There are certain vegetables that are more popular during the winter season, brussels sprouts being the worst of the bunch. Normally these are rarely served during the rest of the year, but that means nothing to my mother. My one wish as a child was that my mother would finally follow the rest of the herd and stop serving those green vegetables that resembled cabbage, however that never happened. Instead of only occurring for a few weeks during the year, I had the joy of having constant nightmares about those foul and horribly disgusting tasting balls of death.

As I got older-and started to cook more for myself-I found that I tried more and more vegetables, which to my surprise actually transformed my initial hatred into love. I also learned that even though steaming vegetables is healthier I have no problem giving into the temptation of adding more calories to vegetables in order to make them taste better. Tonight I came across Eatocracy’s blog and became a little too excited about finding four new ways to prepare brussels sprouts.

The good thing about winter is that you can take all of these earthy vegetables and come up with creative ways to prepare them, especially if you are one of those people who has a hard time grasping the fact that vegetables are truly amazing. Two of my favorite recipes are pumpkin risotto and broccoli cheddar soup. Combining them into a risotto or soup (soup season is the best season) transforms them from initial disgust to a dish loaded with flavors and textures, so that nightmares about vegetables are the least of your worries.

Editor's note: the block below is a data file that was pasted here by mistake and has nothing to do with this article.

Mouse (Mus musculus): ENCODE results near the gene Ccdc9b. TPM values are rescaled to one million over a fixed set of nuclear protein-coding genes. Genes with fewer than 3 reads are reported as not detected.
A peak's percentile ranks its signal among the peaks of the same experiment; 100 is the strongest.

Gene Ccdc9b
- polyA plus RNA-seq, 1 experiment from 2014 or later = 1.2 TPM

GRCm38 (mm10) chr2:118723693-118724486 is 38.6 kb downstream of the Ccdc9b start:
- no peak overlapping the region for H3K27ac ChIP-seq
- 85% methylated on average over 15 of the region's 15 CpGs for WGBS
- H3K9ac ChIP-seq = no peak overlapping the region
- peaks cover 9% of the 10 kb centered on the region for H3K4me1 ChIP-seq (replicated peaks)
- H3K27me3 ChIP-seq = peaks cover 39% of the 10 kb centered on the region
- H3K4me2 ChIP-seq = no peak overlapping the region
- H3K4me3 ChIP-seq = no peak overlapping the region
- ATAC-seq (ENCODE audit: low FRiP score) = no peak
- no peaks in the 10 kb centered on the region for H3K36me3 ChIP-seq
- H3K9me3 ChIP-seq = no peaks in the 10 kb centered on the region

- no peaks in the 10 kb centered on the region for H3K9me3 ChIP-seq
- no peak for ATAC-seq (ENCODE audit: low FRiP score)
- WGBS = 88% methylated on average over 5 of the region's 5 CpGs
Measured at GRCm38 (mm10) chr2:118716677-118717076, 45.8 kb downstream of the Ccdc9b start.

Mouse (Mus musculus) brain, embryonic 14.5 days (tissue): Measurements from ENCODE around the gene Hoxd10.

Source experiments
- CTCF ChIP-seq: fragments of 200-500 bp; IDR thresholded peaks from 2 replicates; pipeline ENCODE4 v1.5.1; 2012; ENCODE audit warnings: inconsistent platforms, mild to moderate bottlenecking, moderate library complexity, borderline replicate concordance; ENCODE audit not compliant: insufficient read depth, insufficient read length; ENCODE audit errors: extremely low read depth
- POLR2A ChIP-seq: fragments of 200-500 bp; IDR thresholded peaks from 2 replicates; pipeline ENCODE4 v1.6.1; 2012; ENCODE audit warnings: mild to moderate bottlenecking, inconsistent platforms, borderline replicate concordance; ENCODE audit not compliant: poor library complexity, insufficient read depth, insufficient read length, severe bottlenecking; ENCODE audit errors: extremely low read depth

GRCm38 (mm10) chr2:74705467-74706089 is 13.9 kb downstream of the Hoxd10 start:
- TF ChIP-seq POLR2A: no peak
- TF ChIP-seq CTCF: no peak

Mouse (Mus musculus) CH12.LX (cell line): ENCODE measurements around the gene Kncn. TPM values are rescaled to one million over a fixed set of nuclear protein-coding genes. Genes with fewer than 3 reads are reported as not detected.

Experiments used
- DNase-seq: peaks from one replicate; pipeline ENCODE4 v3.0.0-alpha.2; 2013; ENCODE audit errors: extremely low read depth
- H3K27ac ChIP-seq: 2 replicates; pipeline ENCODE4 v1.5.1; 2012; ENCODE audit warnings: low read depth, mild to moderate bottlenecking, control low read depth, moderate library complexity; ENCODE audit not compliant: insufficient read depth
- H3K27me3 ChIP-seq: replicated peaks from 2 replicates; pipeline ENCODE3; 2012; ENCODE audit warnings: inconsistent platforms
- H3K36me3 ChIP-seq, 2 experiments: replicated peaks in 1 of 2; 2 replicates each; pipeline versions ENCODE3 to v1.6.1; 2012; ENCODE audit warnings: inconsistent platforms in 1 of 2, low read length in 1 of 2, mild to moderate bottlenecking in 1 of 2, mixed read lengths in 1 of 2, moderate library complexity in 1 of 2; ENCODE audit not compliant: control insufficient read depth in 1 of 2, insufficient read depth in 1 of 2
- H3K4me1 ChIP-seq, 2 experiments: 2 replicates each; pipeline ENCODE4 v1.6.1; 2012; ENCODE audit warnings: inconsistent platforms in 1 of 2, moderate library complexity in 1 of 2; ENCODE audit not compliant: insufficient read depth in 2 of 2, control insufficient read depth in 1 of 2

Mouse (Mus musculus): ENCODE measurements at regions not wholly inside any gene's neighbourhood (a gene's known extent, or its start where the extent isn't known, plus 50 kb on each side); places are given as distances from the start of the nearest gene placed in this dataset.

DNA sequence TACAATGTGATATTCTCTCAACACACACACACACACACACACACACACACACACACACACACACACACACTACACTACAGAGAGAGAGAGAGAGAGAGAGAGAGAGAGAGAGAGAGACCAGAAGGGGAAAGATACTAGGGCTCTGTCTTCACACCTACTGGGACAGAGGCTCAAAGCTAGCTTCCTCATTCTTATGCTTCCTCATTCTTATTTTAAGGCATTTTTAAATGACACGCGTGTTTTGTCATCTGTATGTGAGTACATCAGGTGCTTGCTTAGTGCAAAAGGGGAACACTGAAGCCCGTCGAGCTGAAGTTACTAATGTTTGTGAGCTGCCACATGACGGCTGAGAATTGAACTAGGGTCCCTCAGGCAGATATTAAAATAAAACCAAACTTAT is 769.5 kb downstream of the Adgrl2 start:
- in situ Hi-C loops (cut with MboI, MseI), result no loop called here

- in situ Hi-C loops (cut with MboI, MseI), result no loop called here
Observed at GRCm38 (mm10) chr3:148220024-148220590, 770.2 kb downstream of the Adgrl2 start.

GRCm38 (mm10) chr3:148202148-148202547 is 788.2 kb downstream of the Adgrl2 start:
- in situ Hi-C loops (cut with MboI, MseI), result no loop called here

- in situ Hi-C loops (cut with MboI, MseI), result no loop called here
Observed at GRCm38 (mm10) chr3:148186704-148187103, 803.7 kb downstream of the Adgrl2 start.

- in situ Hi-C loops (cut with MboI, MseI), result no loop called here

I leave out the scallops in this recipe

Cooking is Fun… I guess

One of my favorite things in this world is food. During the day, I eat… at night, I eat… and when I’m home doing homework, I, of course, have the food network on 24/7. Honestly, how many of you can say that you don’t like eating… I mean unless you just totally hate food… and in that case… well, I’m sorry.

Since I’m a broke college student and all, I don’t have the luxury of going out to eat all the time, so instead I’ve found this love for cooking. That isn’t to say that I’ve never cooked before and that I am completely incapable of doing so, unlike my sister, but every now and then I find a day where I pretend that I’m an amazing chef… I find that I have so many friends on days like these… weird, I know…

Any who… I know I should be studying and all, but sometimes my computer just calls to me… OPEN ME… it’s almost like it has this unnatural power over me where I just can’t seem to say no. So, naturally, I open my laptop where I find myself on other blogging sites, mainly ones that revolve around food.

Two of my favorite sites, that I visit at least once a day… sometimes more, are

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and